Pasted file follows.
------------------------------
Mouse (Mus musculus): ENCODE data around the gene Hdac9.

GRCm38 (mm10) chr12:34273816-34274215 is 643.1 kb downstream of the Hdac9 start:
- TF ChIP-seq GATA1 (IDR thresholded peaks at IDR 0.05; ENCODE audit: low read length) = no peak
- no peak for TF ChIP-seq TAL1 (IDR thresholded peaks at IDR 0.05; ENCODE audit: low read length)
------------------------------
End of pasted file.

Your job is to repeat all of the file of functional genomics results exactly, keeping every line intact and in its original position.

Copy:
Mouse (Mus musculus): ENCODE data around the gene Hdac9.

GRCm38 (mm10) chr12:34273816-34274215 is 643.1 kb downstream of the Hdac9 start:
- TF ChIP-seq GATA1 (IDR thresholded peaks at IDR 0.05; ENCODE audit: low read length) = no peak
- no peak for TF ChIP-seq TAL1 (IDR thresholded peaks at IDR 0.05; ENCODE audit: low read length)